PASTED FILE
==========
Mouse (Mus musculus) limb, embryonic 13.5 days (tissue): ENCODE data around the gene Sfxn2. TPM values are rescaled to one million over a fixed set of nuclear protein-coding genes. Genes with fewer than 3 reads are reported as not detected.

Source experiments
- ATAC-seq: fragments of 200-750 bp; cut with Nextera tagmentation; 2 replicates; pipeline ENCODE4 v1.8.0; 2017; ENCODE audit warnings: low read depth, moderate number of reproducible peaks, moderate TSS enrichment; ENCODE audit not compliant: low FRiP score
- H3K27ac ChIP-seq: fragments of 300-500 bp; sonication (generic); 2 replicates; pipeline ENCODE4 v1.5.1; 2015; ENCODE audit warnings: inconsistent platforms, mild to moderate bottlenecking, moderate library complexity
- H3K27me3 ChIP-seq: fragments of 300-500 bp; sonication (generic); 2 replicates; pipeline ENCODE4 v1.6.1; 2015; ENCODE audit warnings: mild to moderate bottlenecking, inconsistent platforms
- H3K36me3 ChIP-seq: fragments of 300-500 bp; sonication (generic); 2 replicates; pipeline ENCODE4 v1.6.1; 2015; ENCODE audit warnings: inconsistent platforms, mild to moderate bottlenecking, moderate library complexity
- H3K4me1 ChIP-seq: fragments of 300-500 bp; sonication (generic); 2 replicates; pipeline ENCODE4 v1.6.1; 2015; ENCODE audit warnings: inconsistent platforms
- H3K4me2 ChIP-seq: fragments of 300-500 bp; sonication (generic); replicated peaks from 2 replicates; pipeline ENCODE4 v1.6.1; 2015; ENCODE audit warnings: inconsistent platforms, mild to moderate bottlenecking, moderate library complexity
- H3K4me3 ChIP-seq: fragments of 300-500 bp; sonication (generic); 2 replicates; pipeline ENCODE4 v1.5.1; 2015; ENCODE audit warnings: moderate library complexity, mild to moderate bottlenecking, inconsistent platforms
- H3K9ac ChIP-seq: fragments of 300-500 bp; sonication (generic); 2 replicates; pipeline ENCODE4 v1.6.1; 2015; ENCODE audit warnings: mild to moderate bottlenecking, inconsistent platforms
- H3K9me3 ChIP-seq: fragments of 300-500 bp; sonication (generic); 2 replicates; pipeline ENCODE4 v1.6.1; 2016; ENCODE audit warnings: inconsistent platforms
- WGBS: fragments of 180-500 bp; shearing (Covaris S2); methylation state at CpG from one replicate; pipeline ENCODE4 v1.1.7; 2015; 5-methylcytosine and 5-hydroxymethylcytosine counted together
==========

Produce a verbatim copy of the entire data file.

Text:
Mouse (Mus musculus) limb, embryonic 13.5 days (tissue): ENCODE data around the gene Sfxn2. TPM values are rescaled to one million over a fixed set of nuclear protein-coding genes. Genes with fewer than 3 reads are reported as not detected.

Source experiments
- ATAC-seq: fragments of 200-750 bp; cut with Nextera tagmentation; 2 replicates; pipeline ENCODE4 v1.8.0; 2017; ENCODE audit warnings: low read depth, moderate number of reproducible peaks, moderate TSS enrichment; ENCODE audit not compliant: low FRiP score
- H3K27ac ChIP-seq: fragments of 300-500 bp; sonication (generic); 2 replicates; pipeline ENCODE4 v1.5.1; 2015; ENCODE audit warnings: inconsistent platforms, mild to moderate bottlenecking, moderate library complexity
- H3K27me3 ChIP-seq: fragments of 300-500 bp; sonication (generic); 2 replicates; pipeline ENCODE4 v1.6.1; 2015; ENCODE audit warnings: mild to moderate bottlenecking, inconsistent platforms
- H3K36me3 ChIP-seq: fragments of 300-500 bp; sonication (generic); 2 replicates; pipeline ENCODE4 v1.6.1; 2015; ENCODE audit warnings: inconsistent platforms, mild to moderate bottlenecking, moderate library complexity
- H3K4me1 ChIP-seq: fragments of 300-500 bp; sonication (generic); 2 replicates; pipeline ENCODE4 v1.6.1; 2015; ENCODE audit warnings: inconsistent platforms
- H3K4me2 ChIP-seq: fragments of 300-500 bp; sonication (generic); replicated peaks from 2 replicates; pipeline ENCODE4 v1.6.1; 2015; ENCODE audit warnings: inconsistent platforms, mild to moderate bottlenecking, moderate library complexity
- H3K4me3 ChIP-seq: fragments of 300-500 bp; sonication (generic); 2 replicates; pipeline ENCODE4 v1.5.1; 2015; ENCODE audit warnings: moderate library complexity, mild to moderate bottlenecking, inconsistent platforms
- H3K9ac ChIP-seq: fragments of 300-500 bp; sonication (generic); 2 replicates; pipeline ENCODE4 v1.6.1; 2015; ENCODE audit warnings: mild to moderate bottlenecking, inconsistent platforms
- H3K9me3 ChIP-seq: fragments of 300-500 bp; sonication (generic); 2 replicates; pipeline ENCODE4 v1.6.1; 2016; ENCODE audit warnings: inconsistent platforms
- WGBS: fragments of 180-500 bp; shearing (Covaris S2); methylation state at CpG from one replicate; pipeline ENCODE4 v1.1.7; 2015; 5-methylcytosine and 5-hydroxymethylcytosine counted together